Two Essays Analyzing the Behavioral Economics Underlying Health Decisions: Delay Discounting and Crowding Out Effect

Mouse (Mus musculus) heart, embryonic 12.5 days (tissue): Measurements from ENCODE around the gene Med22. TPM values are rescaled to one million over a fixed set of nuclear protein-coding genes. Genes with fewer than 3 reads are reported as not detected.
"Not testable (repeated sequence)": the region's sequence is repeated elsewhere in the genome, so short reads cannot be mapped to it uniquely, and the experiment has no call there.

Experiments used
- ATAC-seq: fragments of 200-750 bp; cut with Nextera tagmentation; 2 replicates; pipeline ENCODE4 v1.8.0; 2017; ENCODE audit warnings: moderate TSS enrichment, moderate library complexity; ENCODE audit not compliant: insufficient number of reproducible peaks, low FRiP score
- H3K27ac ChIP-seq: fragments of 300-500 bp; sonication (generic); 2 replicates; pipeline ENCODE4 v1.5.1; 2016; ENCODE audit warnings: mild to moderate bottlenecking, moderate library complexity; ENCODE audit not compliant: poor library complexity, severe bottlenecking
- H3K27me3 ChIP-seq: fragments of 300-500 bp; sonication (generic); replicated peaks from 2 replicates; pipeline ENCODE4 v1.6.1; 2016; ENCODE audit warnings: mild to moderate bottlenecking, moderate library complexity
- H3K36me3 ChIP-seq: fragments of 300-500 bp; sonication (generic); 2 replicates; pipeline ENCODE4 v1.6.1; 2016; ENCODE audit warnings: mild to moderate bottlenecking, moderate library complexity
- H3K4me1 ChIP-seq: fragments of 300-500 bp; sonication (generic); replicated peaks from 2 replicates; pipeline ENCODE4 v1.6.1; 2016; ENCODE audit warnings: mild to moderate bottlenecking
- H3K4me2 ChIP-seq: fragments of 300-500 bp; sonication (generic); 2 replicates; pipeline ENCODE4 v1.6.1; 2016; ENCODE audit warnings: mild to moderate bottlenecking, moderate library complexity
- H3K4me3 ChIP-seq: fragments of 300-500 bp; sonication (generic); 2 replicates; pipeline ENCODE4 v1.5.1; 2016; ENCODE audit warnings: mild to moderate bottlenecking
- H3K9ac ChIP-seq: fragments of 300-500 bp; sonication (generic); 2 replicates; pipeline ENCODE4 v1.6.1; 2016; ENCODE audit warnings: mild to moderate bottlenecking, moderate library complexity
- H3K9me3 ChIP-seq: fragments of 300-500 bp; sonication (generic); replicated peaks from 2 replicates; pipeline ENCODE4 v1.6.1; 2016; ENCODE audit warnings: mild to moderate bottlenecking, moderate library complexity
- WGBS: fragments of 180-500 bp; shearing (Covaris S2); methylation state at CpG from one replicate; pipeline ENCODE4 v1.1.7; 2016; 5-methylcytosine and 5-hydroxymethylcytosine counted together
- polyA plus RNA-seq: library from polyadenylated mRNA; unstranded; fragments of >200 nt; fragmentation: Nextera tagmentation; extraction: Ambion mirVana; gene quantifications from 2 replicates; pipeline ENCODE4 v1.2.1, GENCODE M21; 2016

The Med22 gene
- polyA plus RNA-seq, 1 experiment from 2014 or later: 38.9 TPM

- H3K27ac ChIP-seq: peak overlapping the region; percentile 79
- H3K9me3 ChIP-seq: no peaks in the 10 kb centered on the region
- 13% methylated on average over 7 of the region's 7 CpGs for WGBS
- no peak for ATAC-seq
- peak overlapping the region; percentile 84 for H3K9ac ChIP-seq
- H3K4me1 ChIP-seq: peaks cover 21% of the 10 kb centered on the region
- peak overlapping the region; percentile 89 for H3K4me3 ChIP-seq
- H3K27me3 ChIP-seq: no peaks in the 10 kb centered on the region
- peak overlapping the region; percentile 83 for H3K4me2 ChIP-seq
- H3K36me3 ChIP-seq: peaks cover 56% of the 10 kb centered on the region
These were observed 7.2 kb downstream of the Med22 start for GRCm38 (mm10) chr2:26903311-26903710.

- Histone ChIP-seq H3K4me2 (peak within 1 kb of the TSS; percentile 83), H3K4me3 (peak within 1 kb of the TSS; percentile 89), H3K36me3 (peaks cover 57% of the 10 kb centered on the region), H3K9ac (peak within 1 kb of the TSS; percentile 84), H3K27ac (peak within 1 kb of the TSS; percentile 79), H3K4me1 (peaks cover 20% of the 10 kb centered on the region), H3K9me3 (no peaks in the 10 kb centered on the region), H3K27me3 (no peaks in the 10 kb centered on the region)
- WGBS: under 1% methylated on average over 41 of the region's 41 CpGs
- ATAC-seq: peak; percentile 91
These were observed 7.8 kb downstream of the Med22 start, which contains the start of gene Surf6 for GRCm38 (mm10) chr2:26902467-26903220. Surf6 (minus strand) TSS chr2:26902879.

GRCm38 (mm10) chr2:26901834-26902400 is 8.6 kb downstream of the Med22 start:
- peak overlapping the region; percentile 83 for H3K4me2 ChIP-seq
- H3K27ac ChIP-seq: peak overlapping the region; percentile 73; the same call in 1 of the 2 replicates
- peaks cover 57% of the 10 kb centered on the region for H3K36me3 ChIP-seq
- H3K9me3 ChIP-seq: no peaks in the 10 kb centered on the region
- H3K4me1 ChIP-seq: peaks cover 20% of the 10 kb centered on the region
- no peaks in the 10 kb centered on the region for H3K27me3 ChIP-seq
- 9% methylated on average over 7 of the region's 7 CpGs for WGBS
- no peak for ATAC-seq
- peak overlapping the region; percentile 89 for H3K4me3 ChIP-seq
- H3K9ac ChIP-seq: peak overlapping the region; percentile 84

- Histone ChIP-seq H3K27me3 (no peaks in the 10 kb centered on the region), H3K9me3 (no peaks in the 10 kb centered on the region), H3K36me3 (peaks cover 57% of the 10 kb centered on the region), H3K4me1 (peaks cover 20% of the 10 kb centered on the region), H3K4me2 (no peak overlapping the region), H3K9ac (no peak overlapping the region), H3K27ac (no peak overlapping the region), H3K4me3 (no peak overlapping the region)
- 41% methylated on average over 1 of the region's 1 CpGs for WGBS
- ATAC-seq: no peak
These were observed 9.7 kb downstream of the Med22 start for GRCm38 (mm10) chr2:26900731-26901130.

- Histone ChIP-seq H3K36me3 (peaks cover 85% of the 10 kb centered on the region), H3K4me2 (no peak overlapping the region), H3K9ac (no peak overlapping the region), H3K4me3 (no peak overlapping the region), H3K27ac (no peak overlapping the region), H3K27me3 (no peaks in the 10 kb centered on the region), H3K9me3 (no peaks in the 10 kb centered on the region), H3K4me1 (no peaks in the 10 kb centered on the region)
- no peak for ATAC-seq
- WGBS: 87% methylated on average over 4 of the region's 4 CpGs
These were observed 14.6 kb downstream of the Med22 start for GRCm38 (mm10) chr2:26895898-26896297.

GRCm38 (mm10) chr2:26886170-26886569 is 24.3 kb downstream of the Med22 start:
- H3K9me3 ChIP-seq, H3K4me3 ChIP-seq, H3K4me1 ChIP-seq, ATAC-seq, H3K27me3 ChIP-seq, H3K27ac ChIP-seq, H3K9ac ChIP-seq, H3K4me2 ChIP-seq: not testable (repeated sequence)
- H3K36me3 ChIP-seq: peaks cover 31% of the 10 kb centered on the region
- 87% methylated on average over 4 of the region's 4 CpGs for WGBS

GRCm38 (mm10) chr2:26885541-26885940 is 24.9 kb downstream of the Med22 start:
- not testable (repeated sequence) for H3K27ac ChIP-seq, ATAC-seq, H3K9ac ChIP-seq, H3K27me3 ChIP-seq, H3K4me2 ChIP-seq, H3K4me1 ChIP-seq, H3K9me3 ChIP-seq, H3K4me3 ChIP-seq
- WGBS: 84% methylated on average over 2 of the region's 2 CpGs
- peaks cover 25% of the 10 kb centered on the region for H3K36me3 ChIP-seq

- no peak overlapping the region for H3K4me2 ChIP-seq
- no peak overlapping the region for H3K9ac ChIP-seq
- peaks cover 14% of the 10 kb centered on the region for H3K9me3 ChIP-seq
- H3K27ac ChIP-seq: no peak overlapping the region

This thesis is composed of two essays that study behavioral economics to motivate health-promoting behaviors. The first paper, "Does Nutrition Education Reduce Delay Discounting?," studies delay discounting, or delayed gratification, which is an important research topic because it plays a role in producing numerous health outcomes, such as obesity. It is important to understand how the delay discounting process relates to unhealthy diets. People who discount the value of future outcomes prefer immediate rewards (e.g., enjoyment/taste) even though a larger reward from delaying exists (e.g., good health status). In this paper, we aim to provide evidence over whether nutrition education reduces delay discounting. Our analysis, therefore, provides guidance for designing more effective interventions to help increase overall health. The second paper, "Are We Reaching Those Most In Need?: Motivation Profiles and Willingness-to-Participate," explores the potentially negative psychological spillover effects (i.e., "crowding out" effects), which can complicate incentives' effectiveness because it can make targeted behavior (i.e., the aim to improve one's health) less desirable. To understand this "crowding out" effect, our paper examines how different types of motivations (i.e., intrinsic and extrinsic motivations) influence people's willingness-to-participate in a weight control program with and without incentives. This analysis provides further guidance for designing more effective interventions by considering different recruitment strategies to target different individuals, which can minimize the negative spillover of incentives.